By Dow Jones Business News, October 29, 2013, 08:45:00 PM EDT
When Twitter Inc. executives came to town last week, J.P. Morgan Chase & Co. executives mingled outside their offices
while wearing jackets with the social-media company's bird logo. Morgan Stanley flashed "Welcome @Twitter to @Morgan
Stanley" on a Times Square ticker. Goldman Sachs Group Inc. tweeted a photo of Twitter's logo taken at the securities
It was worth it. The three Wall Street firms are set to collect a total of $37.2 million in fees as underwriters of
Twitter's initial public offering next week, according to people familiar with the matter.
The seven financial firms hired to pitch the $1.6 billion deal will get a combined $49 million if the shares slated to
be sold go for $20 apiece, or the top of their projected price range.
Goldman Sachs's likely fee of $20 million as the IPO's lead underwriter amounts to less than one day of revenue for
the securities firm. But there are lots of other ways that Wall Street can profit from the IPO.
The fees are largely compensation for banks tapping their client lists to find investors for the deal and for the
labor involved in getting companies prepared for filings with regulators and meetings with investors during the "
roadshow" that precedes the final IPO pricing.
Right now, Twitter executives are traveling around the U.S. to pitch to investors. They began meeting with firms in
Baltimore and made a stop at a Ritz-Carlton in Philadelphia, according to people familiar with the meetings. Twitter
executives were in New York on Tuesday meeting with firms and will host a wider group of investors at a lunch at the
Mandarin Oriental in Manhattan on Wednesday, these people said.
Other stops include Boston, Chicago, Denver, Los Angeles and San Francisco, according to a marketing document. The IPO
is expected to price Nov. 6, the document said.
The fees will come in the form of a slice of the proceeds from the money raised in the IPO. But that isn't the end of
the potential payback for working on the deal. There will be potential trading commissions from investors and wealth-
management clients who come to the banks to help them buy stock once it begins trading, commissions from firms that
trade with the bank to get access to the research reports expected to be published when a regulatory quiet period ends
after the IPO, and any fees from new deals banks might land based on potentially enhanced reputations.
"Each IPO by itself might seem like it's a small fee. But if a banker has been selected to do Twitter, they're more
likely to get the next deal," said Reena Aggarwal, finance professor at the McDonough School of Business at Georgetown
Also, amid the stricter regulatory environment since the financial crisis, IPOs have a fresher appeal for banks. The
deals don't require taking proprietary trading positions, which means they would be largely unaffected by the "Volcker
rule," which is still being finalized and intends to bar banks from making certain bets on their own behalf.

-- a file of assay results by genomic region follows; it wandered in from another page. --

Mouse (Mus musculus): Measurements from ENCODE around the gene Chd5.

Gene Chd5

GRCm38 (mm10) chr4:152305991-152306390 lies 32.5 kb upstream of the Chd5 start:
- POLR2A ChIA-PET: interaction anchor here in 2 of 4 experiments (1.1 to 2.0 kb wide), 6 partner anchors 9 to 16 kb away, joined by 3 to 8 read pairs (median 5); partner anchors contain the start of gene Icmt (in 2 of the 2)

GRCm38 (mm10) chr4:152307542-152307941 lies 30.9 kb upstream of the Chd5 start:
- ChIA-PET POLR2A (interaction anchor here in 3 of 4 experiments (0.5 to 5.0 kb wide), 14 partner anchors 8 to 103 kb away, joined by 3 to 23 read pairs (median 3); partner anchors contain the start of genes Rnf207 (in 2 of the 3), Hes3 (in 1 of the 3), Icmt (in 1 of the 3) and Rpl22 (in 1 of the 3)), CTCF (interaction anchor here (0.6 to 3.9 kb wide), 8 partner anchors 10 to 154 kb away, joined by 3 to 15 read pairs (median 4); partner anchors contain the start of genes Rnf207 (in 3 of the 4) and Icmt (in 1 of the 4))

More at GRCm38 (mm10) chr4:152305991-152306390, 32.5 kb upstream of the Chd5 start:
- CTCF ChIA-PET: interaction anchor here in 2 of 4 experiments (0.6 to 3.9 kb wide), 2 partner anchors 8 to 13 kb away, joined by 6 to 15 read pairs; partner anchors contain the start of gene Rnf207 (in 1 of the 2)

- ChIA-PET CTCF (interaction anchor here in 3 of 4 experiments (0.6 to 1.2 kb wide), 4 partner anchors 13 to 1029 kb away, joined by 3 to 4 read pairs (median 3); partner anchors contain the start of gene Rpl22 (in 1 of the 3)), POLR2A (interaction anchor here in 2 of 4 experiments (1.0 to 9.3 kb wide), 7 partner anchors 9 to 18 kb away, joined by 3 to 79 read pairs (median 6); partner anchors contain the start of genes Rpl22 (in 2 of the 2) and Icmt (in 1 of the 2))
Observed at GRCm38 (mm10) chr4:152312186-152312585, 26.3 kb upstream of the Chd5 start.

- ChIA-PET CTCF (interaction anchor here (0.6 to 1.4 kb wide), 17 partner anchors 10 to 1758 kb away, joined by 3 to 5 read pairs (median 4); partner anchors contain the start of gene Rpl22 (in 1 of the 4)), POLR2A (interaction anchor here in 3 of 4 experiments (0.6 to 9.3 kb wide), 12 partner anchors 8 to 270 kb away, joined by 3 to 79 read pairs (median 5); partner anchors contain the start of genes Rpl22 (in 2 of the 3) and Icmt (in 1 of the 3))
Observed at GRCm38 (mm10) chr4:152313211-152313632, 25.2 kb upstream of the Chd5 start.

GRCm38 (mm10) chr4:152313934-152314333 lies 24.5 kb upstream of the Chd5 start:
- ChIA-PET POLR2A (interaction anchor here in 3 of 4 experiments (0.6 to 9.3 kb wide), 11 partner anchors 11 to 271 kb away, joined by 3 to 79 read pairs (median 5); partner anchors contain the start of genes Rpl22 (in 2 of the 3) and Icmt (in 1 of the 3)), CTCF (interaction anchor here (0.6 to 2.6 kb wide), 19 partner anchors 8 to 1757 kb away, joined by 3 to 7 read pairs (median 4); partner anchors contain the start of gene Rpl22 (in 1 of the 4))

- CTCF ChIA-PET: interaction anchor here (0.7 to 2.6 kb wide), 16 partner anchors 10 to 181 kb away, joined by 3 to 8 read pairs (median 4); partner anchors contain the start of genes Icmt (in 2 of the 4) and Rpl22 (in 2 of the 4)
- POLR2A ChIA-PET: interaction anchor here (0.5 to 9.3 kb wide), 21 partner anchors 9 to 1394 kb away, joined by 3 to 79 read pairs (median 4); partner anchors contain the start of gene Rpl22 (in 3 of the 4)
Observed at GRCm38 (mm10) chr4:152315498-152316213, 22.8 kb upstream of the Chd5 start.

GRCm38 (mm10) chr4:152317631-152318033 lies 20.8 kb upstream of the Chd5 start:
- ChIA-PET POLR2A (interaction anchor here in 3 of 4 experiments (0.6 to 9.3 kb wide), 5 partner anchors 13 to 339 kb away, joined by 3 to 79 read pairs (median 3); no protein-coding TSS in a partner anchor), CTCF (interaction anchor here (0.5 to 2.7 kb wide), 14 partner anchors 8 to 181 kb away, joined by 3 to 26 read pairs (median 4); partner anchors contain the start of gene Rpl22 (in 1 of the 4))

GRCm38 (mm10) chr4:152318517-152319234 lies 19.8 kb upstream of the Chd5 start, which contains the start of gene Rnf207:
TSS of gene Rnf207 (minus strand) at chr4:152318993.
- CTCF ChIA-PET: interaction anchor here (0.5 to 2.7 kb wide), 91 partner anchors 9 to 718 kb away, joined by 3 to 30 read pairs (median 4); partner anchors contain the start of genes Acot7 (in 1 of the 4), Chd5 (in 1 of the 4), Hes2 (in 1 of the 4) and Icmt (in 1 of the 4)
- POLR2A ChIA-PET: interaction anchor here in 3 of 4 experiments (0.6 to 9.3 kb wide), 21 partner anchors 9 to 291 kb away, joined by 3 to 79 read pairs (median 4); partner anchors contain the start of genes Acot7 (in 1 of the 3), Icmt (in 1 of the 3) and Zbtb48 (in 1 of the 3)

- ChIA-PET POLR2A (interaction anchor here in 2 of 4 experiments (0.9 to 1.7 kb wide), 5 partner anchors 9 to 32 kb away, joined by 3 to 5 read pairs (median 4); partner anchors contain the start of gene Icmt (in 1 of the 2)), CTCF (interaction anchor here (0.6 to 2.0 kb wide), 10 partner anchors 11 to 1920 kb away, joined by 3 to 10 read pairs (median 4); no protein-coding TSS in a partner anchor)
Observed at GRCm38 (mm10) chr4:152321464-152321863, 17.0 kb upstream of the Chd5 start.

IPOs also don't require banks to hold big amounts of capital to cover potential losses, like some transactions do,
because the banks don't hold the shares for more than a moment as they are passed from the company to the investors
Underwriting stock sales is one of banks' better businesses in terms of profitability, according to Brad Hintz, an
analyst at Sanford C. Bernstein.
Bernstein research showed that investment banks take home more than 40% of the revenue generated by equity
underwriting, which includes IPOs and other stock offerings, as profits, before taxes. That is in line with merger-and-
acquisitions advisory work and far more than debt underwriting, which has a pretax margin of less than 10%, even though
bond deals are a much larger business overall.
IPOs also tend to be major milestones for a company at a critical time in their growth and important life events for
company executives who may become millionaires or billionaires on the day. The red-carpet treatment the companies get
during this time helps burnish the banks' reputation with these individuals for future dealings.
"If you're the lead firm on an IPO...you're spending a lot of time with management. You form a very close
relationship, and if you don't totally screw up, you build a good relationship for the future," said David Topper, a
former senior IPO banker who is now an operating partner at private-equity firm General Atlantic LLC.
To be sure, IPOs aren't guaranteed to produce follow-up work, especially if the shares don't trade well in the open
market. Banks sometimes drop research coverage if the stock is only lightly traded.
And companies don't always immediately produce a lot of deal flow. Facebook Inc., whose deal was led by Morgan
Stanley, saw its shares fall after their debut before trading above the IPO price more than a year later. The company
has yet to return to the market with any follow-on offering or to pay big fees to a bank on deals it already has
announced, according to public documents.
The banks in the Twitter deal are expected to collect 3.25% of the money raised overall in the IPO. Goldman Sachs,
which began working with Twitter when it confidentially filed for its IPO in July, will receive the bulk of the fees, or
38.5%, people familiar with the matter said. Morgan Stanley is set to get 18% of the fees, and J.P. Morgan Chase is in
line for 15%, the people said. Bank of America Corp.'sBank of America Merrill Lynch and Deutsche Bank AG are slated for
8% each. Boutique Allen & Co. is to earn 7% and Code Advisors 0.5%.
Twitter has set aside about 5% of the fee pool as additional incentive fees, which in IPOs typically go to lead banks
if they are paid out.
Write to Telis Demos at firstname.lastname@example.org
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